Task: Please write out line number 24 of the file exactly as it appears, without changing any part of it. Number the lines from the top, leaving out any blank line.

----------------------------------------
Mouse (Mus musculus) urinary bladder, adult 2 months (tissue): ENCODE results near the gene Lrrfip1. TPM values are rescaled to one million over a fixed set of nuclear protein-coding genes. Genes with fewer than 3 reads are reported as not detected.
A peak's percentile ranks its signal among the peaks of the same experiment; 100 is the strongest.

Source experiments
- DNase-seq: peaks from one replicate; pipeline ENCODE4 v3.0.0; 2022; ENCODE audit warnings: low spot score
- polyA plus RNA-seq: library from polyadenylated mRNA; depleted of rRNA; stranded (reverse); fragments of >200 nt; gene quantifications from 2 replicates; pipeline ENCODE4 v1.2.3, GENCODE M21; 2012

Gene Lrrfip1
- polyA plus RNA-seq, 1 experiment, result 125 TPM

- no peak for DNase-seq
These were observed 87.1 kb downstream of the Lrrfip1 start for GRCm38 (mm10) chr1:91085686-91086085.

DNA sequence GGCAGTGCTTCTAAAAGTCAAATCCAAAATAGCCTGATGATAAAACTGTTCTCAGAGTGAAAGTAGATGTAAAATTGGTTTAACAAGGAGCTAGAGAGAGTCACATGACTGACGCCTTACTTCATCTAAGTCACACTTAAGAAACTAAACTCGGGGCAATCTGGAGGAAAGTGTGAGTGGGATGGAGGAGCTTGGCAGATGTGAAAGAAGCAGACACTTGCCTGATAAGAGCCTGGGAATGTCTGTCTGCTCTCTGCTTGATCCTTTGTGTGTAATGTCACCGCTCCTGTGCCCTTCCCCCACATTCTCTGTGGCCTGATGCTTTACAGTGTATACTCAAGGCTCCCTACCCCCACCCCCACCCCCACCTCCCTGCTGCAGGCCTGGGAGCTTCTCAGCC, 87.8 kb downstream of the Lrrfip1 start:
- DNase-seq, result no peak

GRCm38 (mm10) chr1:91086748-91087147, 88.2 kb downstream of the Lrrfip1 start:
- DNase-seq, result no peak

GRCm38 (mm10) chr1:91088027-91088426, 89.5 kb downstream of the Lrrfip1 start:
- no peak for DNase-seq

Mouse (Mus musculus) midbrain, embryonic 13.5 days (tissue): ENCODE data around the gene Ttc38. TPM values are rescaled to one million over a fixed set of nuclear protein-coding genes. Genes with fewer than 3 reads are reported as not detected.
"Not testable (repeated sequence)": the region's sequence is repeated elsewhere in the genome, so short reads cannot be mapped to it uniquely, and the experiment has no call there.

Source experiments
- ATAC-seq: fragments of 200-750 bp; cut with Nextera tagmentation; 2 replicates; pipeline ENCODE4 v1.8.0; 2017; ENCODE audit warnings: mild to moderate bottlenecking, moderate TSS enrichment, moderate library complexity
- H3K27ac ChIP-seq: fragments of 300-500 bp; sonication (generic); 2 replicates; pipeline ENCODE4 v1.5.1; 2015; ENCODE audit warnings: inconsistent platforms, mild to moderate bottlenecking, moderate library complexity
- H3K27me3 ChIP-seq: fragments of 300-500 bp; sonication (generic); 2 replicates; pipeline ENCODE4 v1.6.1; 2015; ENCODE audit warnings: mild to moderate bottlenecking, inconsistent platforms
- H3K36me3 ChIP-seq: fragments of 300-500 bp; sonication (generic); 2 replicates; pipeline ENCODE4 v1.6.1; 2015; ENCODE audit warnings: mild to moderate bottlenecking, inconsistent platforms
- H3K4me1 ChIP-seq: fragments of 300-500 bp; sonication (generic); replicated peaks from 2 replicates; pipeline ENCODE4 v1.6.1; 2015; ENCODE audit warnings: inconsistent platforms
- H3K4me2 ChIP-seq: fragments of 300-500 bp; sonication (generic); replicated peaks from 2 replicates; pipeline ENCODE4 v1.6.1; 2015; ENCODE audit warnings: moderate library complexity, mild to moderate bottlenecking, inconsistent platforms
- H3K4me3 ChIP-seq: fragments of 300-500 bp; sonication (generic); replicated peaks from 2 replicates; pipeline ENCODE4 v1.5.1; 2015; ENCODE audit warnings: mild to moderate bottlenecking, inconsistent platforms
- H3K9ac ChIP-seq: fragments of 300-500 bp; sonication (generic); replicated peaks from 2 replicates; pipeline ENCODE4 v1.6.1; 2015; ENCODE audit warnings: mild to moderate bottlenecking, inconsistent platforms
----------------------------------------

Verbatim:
- H3K4me2 ChIP-seq: fragments of 300-500 bp; sonication (generic); replicated peaks from 2 replicates; pipeline ENCODE4 v1.6.1; 2015; ENCODE audit warnings: moderate library complexity, mild to moderate bottlenecking, inconsistent platforms